“Prince” Paul Huston and Dan “The Automator” Nakamura both have extensive experience with concept albums. Prince Paul can boast the groundbreaking horrorcore of Gravediggaz and his rap-opera A Prince Among Thieves; Nakamura helped with both the sci-fi epic Deltron 3030 and animated pop band Gorillaz.
On their 1999 debut Handsome Boy Modeling School collaboration So… How’s Your Girl, the two introduced themselves in slippery alter-egos, as cunning lotharios Chest Rockwell (Prince Paul) and Nathaniel Merriweather (Nakamura), two spokesmen for a $60 finishing school for jetsetters. Between them, their understanding of hip-hop concept records is virtually unmatched– their projects have displayed ambitious, genre-mashing blends of novelty, unity, and style. And from dozens of in-character interviews (“Handsome people attract other handsome people,” Merriweather once quipped), to the regal coiffure and handlebar mustaches in their press photos, Paul and Dan consistently projected the HBMS motif in their public appearances.
But an amusing concept alone isn’t sufficient enough to carry an album, and White People, the overstuffed, underdeveloped, meandering 53-minute musical odyssey that returns them to the spotlight after a half-decade of silence, fails to reflect the audacity of their off-stage personas. Aside from Father Guido Sarducci’s sardonic monologues and skits featuring Tim Meadows, the moniker Handsome Boy Modeling School serves its purpose in title only. It follows no particular direction, jumping from Del’s sucka emcee baiting on “The World’s Gone Mad” to Cat Power’s lugubrious pleading on “I’ve Been Thinking” to RZA’s punitive beatings on “A Day in the Life”. How these fit under White People‘s thematic umbrella is a mystery.
White People is adorned with a few quality tracks. Longtime Prince Paul compatriots De La Soul worship at the altar of fame on “If It Wasn’t For You”, setting their rhymes against a triumphant bobbing brassline and echoing woodwinds, while “First… and Then” resurrects an energetic Dres (Black Sheep), who crafts a workout routine for a night out. But these noteworthy cuts do not veil Handsome Boy’s central problem: The duo seem to fit the album to its guests rather than vice versa.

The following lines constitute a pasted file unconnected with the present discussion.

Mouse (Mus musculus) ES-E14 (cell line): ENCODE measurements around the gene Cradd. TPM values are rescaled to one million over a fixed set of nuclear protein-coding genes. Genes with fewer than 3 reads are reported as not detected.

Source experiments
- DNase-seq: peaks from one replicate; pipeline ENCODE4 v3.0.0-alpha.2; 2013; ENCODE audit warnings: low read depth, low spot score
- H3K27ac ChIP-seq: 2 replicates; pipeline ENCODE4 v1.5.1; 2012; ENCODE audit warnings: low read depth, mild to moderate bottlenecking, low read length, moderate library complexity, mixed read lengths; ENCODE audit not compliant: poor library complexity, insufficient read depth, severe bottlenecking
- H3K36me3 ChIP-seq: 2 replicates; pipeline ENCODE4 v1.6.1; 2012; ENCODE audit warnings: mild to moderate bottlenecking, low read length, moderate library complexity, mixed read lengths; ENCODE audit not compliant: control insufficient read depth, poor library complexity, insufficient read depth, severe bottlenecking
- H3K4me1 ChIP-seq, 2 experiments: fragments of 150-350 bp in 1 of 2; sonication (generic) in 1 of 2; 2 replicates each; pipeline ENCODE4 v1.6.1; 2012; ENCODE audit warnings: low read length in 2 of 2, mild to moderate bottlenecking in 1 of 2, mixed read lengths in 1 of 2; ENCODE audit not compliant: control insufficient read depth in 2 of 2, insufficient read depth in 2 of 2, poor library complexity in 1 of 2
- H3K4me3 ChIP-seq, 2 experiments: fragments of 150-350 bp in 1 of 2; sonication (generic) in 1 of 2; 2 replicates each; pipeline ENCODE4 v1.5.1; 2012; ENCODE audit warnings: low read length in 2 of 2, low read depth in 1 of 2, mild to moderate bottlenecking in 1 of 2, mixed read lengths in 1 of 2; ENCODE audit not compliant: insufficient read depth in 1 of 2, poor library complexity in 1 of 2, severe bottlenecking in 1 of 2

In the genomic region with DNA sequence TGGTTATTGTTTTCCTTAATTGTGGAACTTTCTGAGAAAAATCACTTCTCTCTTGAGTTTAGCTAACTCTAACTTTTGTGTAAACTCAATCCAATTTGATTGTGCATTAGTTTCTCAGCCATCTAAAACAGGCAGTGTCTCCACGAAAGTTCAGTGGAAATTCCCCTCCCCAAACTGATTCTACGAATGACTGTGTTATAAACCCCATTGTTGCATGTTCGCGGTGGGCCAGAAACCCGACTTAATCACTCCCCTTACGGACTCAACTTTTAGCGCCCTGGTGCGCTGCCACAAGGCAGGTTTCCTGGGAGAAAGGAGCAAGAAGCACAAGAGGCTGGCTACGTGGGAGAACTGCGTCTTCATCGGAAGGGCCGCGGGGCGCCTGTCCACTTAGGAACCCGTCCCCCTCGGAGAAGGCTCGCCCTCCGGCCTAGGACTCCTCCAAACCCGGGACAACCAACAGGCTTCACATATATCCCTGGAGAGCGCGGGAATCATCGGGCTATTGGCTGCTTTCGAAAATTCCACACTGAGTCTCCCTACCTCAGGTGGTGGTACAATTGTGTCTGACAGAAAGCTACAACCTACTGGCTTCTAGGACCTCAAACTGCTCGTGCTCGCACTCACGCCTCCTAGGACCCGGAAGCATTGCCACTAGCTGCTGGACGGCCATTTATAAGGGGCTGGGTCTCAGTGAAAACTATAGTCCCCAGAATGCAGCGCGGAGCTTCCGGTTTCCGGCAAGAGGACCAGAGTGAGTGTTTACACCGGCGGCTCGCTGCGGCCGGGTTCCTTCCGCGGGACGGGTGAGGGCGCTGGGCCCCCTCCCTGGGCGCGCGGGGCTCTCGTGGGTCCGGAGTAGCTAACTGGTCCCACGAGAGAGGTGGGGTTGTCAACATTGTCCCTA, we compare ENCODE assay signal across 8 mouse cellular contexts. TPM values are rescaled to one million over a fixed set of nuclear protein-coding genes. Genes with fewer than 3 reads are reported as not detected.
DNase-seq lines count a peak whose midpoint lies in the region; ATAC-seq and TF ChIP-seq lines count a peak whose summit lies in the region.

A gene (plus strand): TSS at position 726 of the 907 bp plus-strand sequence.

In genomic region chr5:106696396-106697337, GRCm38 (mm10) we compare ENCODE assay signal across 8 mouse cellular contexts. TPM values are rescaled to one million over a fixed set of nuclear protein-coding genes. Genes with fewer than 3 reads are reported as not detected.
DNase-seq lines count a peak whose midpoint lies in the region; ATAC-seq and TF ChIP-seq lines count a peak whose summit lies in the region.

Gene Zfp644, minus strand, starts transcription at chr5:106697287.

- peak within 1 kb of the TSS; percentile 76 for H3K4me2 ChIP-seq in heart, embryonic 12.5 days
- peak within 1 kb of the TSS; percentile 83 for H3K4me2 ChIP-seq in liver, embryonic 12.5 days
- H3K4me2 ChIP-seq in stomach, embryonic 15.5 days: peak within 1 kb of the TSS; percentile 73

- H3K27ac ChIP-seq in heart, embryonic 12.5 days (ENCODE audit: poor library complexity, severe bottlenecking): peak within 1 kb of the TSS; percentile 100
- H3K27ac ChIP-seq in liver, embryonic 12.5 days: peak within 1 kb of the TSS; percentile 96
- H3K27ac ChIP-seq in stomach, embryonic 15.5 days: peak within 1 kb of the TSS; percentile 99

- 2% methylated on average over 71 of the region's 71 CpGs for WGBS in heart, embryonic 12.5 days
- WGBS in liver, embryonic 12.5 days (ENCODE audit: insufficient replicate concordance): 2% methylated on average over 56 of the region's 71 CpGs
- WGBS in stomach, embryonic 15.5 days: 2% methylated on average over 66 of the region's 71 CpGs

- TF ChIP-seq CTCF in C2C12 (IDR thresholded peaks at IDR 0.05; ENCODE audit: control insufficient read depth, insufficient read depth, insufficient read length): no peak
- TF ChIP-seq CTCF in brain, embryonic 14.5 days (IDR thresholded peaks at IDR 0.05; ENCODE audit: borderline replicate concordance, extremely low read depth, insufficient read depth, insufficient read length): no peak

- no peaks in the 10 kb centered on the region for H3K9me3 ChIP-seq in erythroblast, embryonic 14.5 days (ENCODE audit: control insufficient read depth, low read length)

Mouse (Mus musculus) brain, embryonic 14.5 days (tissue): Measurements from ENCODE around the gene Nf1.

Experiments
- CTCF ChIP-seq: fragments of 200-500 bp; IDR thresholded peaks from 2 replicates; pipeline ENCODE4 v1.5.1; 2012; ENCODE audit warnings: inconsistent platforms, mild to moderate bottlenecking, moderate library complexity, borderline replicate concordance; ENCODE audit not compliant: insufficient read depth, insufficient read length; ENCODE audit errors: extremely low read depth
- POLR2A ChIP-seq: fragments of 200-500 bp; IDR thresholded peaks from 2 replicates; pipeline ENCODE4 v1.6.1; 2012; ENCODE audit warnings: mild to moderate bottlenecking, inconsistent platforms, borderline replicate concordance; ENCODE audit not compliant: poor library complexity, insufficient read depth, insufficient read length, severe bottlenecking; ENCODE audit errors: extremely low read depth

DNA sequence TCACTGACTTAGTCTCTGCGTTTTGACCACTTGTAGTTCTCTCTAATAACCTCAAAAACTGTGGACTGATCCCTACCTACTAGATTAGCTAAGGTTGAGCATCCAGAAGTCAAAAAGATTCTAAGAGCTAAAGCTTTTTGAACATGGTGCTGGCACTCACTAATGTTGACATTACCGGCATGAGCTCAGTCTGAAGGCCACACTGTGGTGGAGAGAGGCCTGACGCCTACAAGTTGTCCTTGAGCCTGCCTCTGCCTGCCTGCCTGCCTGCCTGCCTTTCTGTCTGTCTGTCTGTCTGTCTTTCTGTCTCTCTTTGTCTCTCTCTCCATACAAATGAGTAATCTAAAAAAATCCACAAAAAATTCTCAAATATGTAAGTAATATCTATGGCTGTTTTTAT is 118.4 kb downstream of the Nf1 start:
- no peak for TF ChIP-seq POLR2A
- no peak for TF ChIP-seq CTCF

At the heart of this debacle lies the seven-minute colossus “Rock and Roll (Hip-Hop Could Never Hip-Hop Like This), Pt. 2”. Bringing together such disparate characters as Lord Finesse, Mike Shinoda and Chester Bennington of Linkin Park, DJ Q-Bert, Grand Wizard Theodore, and Jazzy Jay, the cut sounds more like a rework of the LP’s previous material than an actual collaboration between these guests. It’s like Carmen Santiago kidnapped Pharrell Williams and Jack Johnson and forced them to record an album with Rockapell at the boards. Combine pianist heartthrob Jamie Cullum and John Oates? Genius! Mike Patton and Jack Johnson got a free minute? Brilliant! Is Rahzel even on the album? Who cares?!
As a result, White People, for all its ambitions, fails to coalesce. Worse, it falls victim to the flipside of MF Doom’s critique: Handsome Boy Modeling School is all about the image, not about the music. “That’s the point!” supporters might retort. “HBSM is parodying the state of commercial hip-hop. The scene!” Okay, but that’s just starting a shitty band as a commentary on shitty bands and expecting people to respect you for it. Given Paul and Nakamura’s successful outings, they possess the capability to deliver a concept album brimming with energy and solidarity. White People, unfortunately, bursts with inconsistency.
01 – Intro (f.Father Guido Sarducci)
02 – If It Wasn’t For You (f. De La Soul & Starchild Excalibur)
03 – Are You Down With It (w. Mike Patton)
04 – The World’s Gone Mad (f. Del The Funky Homosapien, Barrington Levy & Alex Kapranos)
05 – Dating Game (f. Tim Meadows, Hines Buchanan, i.Neelam)
06 – Breakdown (Jack Johnson)
07 – It’s Like That (f. Casual) / I Am Complete (f. Tim Meadows)
08 – I’ve Been Thinking (Cat Power)
09 – Rock & Roll (Could Never Hip Hop Like This) Part 2 (f. Lord Finesse, Mike Shinoda, Chester Bennington, Rahzel, Qbert et.al)
10 – The Hours
11 – Class System (f. Pharrell Williams & Julee Cruise)
12 – First…And Then (f. Dres from Black Sheep)
13 – A Day In The Life (f. Aza, The Mars Volta & AG),Good Hygiene (Tim Meadows)
14 – Greatest Mistake (John Oates & Jamie Cullum)
15 – Dating Game Part 2 (f. Tim Meadows, Hines Buchanan & Neelam)
16 – Outro (f. Father Guido Sarducci)
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